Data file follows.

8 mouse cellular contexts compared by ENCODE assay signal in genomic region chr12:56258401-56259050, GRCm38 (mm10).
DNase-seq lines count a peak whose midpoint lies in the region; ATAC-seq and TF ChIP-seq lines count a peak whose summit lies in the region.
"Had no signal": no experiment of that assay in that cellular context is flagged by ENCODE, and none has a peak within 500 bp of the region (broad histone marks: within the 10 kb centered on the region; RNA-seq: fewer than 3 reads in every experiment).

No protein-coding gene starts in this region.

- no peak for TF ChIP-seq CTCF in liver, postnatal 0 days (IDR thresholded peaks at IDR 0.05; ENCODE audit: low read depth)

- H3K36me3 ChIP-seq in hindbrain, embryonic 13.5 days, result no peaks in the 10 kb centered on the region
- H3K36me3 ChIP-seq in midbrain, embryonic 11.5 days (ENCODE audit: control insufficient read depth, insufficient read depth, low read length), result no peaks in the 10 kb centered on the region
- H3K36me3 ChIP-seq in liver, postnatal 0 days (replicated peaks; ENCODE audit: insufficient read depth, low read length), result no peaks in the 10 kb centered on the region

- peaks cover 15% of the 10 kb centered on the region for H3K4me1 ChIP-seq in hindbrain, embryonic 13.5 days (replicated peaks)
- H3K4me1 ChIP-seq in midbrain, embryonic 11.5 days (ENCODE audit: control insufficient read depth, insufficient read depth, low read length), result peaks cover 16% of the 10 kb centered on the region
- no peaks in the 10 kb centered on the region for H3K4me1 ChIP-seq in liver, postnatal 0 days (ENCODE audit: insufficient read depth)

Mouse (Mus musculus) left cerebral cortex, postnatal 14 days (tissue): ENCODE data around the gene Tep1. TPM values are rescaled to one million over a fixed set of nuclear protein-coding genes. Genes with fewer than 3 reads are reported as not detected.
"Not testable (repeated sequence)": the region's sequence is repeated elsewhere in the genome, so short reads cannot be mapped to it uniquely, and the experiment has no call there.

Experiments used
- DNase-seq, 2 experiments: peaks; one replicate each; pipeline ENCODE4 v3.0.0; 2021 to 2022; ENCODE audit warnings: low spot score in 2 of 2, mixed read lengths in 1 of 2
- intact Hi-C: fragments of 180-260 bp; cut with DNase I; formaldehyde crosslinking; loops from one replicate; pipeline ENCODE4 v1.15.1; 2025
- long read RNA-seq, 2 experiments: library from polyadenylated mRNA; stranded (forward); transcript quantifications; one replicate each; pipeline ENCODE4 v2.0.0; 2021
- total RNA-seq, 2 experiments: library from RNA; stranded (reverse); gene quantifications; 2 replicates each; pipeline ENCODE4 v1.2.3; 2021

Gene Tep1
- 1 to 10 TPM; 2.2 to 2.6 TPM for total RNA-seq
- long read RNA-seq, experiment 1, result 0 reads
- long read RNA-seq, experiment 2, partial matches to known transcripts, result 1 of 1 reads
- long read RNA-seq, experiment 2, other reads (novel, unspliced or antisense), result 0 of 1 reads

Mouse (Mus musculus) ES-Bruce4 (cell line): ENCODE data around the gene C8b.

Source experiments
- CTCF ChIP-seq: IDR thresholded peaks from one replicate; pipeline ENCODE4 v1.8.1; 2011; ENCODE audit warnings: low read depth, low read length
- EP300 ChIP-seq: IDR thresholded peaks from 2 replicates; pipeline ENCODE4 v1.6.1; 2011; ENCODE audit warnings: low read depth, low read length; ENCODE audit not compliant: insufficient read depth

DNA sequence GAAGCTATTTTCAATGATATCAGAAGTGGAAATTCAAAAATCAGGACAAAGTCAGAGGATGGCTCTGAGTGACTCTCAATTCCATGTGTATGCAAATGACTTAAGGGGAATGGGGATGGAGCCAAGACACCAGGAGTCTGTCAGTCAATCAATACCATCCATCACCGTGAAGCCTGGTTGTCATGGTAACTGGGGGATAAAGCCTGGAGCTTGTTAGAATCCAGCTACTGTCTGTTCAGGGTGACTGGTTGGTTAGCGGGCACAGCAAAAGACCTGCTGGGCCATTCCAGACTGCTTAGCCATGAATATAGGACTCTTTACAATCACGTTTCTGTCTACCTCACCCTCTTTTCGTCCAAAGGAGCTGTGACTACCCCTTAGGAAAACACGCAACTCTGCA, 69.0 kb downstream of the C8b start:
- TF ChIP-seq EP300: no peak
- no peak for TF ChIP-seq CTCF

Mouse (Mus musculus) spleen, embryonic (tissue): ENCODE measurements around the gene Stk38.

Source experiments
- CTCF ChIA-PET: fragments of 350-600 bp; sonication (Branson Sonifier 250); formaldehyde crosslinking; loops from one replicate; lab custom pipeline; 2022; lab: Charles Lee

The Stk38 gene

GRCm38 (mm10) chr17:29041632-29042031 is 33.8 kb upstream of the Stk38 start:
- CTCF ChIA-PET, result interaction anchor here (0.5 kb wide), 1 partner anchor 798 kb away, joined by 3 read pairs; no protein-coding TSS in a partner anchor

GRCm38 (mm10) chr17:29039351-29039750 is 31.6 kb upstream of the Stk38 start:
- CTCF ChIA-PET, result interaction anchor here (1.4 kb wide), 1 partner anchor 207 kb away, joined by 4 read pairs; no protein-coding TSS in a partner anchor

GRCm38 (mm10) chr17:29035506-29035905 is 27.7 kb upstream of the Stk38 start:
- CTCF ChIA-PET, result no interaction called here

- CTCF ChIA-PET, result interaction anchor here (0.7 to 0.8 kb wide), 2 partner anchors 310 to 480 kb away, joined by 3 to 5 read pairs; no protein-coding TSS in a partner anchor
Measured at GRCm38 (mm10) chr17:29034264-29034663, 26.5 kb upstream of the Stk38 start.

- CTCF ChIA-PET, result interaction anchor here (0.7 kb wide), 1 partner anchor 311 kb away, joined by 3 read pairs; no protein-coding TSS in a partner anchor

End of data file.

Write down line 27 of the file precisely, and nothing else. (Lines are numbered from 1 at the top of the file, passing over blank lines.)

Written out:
- EP300 ChIP-seq: IDR thresholded peaks from 2 replicates; pipeline ENCODE4 v1.6.1; 2011; ENCODE audit warnings: low read depth, low read length; ENCODE audit not compliant: insufficient read depth